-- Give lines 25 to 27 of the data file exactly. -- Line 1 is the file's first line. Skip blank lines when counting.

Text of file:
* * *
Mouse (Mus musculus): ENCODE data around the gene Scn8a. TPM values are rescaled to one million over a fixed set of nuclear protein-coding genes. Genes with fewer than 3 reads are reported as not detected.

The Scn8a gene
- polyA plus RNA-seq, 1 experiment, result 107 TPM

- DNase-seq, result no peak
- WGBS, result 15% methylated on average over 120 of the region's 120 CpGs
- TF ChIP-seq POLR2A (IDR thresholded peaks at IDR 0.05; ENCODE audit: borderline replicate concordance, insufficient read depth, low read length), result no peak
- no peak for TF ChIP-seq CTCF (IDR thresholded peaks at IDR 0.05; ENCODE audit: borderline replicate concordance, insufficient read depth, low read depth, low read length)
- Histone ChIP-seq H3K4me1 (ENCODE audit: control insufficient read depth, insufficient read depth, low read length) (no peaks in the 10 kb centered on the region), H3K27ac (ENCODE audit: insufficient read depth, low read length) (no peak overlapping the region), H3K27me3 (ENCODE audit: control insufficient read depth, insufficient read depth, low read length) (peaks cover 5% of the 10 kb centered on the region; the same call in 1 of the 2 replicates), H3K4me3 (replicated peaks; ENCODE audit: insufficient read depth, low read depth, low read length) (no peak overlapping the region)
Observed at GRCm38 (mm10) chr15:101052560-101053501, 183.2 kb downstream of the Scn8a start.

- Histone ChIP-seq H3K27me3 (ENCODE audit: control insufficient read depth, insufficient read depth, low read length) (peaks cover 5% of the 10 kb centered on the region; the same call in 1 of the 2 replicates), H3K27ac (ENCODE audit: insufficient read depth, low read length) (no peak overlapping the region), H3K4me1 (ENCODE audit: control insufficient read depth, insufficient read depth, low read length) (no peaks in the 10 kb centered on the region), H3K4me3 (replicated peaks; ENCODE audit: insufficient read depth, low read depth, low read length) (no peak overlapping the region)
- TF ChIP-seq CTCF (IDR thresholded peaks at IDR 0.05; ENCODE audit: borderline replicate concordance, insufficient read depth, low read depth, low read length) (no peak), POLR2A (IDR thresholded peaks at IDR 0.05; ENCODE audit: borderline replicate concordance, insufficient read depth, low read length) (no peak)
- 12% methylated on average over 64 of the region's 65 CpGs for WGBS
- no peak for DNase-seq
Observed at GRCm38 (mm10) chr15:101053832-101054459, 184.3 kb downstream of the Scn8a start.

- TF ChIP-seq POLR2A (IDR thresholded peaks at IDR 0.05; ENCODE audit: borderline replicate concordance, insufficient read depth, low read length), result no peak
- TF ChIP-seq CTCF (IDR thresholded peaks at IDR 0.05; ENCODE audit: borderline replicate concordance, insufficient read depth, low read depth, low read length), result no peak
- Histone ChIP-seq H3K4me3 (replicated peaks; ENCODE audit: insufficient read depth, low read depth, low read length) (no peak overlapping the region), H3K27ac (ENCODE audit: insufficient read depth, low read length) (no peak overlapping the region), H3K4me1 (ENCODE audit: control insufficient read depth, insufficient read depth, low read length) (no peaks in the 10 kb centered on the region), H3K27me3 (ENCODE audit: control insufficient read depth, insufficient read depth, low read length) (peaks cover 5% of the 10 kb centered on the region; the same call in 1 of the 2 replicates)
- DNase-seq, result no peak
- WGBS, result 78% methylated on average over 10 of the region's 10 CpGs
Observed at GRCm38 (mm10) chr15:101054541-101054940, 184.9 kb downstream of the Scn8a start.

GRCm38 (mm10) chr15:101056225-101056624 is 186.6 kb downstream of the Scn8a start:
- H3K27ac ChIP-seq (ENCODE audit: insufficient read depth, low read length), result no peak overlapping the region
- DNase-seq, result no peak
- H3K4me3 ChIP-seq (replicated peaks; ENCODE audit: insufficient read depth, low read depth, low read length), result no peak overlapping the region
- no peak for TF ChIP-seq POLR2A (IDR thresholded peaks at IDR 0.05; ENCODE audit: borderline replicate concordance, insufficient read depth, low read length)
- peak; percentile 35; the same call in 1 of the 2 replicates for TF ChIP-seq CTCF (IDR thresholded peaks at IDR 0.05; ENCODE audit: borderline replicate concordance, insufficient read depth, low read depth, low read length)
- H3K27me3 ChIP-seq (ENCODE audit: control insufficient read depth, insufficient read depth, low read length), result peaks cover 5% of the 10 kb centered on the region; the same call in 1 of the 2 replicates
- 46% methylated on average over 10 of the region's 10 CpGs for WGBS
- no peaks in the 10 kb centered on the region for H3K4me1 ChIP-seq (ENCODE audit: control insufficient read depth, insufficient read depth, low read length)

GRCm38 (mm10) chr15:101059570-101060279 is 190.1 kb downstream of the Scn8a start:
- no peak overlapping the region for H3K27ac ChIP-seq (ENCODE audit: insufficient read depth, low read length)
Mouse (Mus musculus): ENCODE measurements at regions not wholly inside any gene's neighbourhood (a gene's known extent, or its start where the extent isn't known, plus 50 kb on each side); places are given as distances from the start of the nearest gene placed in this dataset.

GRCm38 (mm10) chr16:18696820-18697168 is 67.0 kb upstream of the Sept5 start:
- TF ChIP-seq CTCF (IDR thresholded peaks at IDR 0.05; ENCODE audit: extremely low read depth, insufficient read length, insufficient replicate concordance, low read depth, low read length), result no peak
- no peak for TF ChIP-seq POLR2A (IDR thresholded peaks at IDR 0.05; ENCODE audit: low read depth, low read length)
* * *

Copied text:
- no peak for TF ChIP-seq POLR2A (IDR thresholded peaks at IDR 0.05; ENCODE audit: borderline replicate concordance, insufficient read depth, low read length)
- peak; percentile 35; the same call in 1 of the 2 replicates for TF ChIP-seq CTCF (IDR thresholded peaks at IDR 0.05; ENCODE audit: borderline replicate concordance, insufficient read depth, low read depth, low read length)
- H3K27me3 ChIP-seq (ENCODE audit: control insufficient read depth, insufficient read depth, low read length), result peaks cover 5% of the 10 kb centered on the region; the same call in 1 of the 2 replicates